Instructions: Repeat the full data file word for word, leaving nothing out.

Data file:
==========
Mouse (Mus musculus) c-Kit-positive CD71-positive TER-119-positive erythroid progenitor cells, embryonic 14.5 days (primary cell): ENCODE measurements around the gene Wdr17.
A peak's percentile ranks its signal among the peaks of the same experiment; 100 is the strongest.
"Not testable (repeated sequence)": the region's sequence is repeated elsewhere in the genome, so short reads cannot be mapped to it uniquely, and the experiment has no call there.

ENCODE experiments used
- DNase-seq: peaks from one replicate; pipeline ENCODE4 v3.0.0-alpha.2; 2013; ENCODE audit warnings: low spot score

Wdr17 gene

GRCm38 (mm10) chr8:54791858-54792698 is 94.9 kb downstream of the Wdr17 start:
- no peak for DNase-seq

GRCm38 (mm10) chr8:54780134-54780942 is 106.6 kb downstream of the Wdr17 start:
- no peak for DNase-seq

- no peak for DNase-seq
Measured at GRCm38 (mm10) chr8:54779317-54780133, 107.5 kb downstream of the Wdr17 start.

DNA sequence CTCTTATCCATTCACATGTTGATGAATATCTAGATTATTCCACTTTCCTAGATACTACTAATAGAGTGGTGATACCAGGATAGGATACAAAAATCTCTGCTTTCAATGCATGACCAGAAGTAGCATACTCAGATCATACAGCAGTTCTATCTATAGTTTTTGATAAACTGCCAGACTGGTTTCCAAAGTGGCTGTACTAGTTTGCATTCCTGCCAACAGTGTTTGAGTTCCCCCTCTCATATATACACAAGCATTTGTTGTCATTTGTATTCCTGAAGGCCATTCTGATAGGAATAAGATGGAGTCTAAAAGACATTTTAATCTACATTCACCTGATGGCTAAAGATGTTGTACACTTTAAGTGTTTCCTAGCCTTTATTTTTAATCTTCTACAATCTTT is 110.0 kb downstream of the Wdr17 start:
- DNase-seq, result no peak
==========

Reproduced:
Mouse (Mus musculus) c-Kit-positive CD71-positive TER-119-positive erythroid progenitor cells, embryonic 14.5 days (primary cell): ENCODE measurements around the gene Wdr17.
A peak's percentile ranks its signal among the peaks of the same experiment; 100 is the strongest.
"Not testable (repeated sequence)": the region's sequence is repeated elsewhere in the genome, so short reads cannot be mapped to it uniquely, and the experiment has no call there.

ENCODE experiments used
- DNase-seq: peaks from one replicate; pipeline ENCODE4 v3.0.0-alpha.2; 2013; ENCODE audit warnings: low spot score

Wdr17 gene

GRCm38 (mm10) chr8:54791858-54792698 is 94.9 kb downstream of the Wdr17 start:
- no peak for DNase-seq

GRCm38 (mm10) chr8:54780134-54780942 is 106.6 kb downstream of the Wdr17 start:
- no peak for DNase-seq

- no peak for DNase-seq
Measured at GRCm38 (mm10) chr8:54779317-54780133, 107.5 kb downstream of the Wdr17 start.

DNA sequence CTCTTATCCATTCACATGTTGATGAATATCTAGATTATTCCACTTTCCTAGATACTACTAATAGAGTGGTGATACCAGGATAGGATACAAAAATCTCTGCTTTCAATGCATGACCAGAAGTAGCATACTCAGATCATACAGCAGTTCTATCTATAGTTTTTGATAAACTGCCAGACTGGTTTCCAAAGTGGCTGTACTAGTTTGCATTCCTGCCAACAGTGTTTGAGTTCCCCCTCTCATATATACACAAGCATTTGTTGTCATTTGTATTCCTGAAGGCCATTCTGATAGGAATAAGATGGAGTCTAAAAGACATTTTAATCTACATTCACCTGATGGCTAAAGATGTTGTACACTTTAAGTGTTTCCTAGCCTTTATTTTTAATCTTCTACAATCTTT is 110.0 kb downstream of the Wdr17 start:
- DNase-seq, result no peak